High ambient light screen: http://www.screeninnovations.com/ check out the Mirage.
Sony Black Screen: http://cache.gizmodo.com/archives/im…lackscreen.jpg and http://www.gizmodo.com/archives/bett…een-016964.php
There is a range of brightness that extends from absolute black to retina searing light that no display will be able to recreate, certainly not the monitor you are viewing right now. But for graphical purposes we will use a gradient as shown in Figure 1 to illustrate this range. There is no particular values for the various light levels, just imagine it spanning total darkness to the brightest light imaginable.
Now all displays are not equal in the ability to reproduce this range either. CRTs and plasmas will tend to reproduce the darker end of the range and LCDs will tend to reproduce the brighter end of this range. Generally, front projectors will have a somewhat reduced range. The following figure 2 shows the relative ranges that CRTs, plasmas, LCDs and front projectors generally reproduce. CRTs and plasmas are represented by the red outline, LCD panels by the green outline and front projectors by the blue outline. Even though there are not any particular levels associated with these areas, visualize this as the typical relative output.
As can be seen in figure 2 the CRTs and plasmas extend to the darker area, whereas the LCD panels extend further into the bright area. Front projectors will have a reduced range, but bear in mind the room will have a great deal of influence on how much.
IRE is a measurement of a video signal that defines the range of the video signal where 0 IRE would represent black and 100 IRE represents white. Every display will have different actual amount of light output for the video signal range depending on the display characteristics. Ideally, a display with a 0 IRE signal input would not emit any light and with a signal input of 100 IRE would be as bright as anything known to man. Of course no display will be able to reproduce that ideal range.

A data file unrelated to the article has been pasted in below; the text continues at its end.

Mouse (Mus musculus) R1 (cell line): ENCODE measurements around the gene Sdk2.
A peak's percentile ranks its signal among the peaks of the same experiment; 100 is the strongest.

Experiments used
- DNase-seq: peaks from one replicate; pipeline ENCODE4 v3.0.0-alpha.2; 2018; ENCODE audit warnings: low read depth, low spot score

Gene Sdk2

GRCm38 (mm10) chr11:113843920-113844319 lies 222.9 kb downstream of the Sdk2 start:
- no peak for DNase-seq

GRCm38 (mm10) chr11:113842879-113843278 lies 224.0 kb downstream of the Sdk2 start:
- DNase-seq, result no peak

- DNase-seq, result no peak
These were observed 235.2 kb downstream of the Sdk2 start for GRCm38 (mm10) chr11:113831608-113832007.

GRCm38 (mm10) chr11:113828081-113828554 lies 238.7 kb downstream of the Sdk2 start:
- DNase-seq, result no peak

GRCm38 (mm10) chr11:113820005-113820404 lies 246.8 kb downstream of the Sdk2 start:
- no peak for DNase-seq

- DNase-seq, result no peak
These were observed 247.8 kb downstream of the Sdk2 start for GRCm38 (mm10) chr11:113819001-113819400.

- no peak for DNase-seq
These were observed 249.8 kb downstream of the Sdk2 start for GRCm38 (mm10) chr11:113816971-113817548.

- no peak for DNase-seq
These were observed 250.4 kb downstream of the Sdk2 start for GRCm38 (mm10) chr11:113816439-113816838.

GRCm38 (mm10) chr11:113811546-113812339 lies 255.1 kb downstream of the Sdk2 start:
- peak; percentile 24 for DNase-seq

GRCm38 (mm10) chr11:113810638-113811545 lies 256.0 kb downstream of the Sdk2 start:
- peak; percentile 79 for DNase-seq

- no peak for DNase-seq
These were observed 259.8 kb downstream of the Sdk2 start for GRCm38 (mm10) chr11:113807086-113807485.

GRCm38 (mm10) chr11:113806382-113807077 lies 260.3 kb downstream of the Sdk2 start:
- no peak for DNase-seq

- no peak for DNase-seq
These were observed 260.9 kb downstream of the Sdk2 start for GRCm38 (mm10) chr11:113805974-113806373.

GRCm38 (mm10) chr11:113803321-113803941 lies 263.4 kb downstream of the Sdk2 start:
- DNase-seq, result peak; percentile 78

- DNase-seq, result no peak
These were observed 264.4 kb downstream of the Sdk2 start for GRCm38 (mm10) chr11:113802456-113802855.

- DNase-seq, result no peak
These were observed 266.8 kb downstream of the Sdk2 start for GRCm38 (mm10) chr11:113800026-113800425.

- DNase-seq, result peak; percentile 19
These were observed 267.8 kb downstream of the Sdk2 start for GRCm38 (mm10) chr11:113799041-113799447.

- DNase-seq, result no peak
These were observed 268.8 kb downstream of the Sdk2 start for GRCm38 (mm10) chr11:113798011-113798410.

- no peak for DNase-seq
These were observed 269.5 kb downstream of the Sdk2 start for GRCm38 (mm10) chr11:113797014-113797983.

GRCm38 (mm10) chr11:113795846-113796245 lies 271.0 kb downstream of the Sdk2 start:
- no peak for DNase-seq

Contrast ratio simply stated is the ratio of the light output of a display when at full brilliance signal (100 IRE) and complete black signal (0 IRE) as generally measured by some sort of meter. As shown in figure 2 the different display types can have the same contrast ratios, like the CRTs, plasmas and LCD panels, but also have very different abilities to reproduce pictures. Just looking at figure 2 you can see why the CRTs and plasma displays are said to have better black response and LCD panels are better for brightly lit areas. Also figure 2 shows how front projectors generally will have a reduced range due partly by the maximum light that can be output over very large screens and room lighting or reflected light.
Both the brightness and contrast controls will elongate the range to some degree. The contrast control, more properly called the white level control, will cause the light areas of the picture to lighten as the control is increased. But it will also cause the black areas of the picture to lighten as well, just at a lesser amount. This is illustrated by the areas outlined in magenta in figure 3 where the lower bars represent increasing the control.
The brightness control, more properly called the black level control, will cause the blacks to darken as the control is decreased. But it also will cause the upper end of the range to darken as well, just at a lesser amount. This is illustrated by the areas outlined in magenta in figure 4 where the lower bars represent decreasing the control.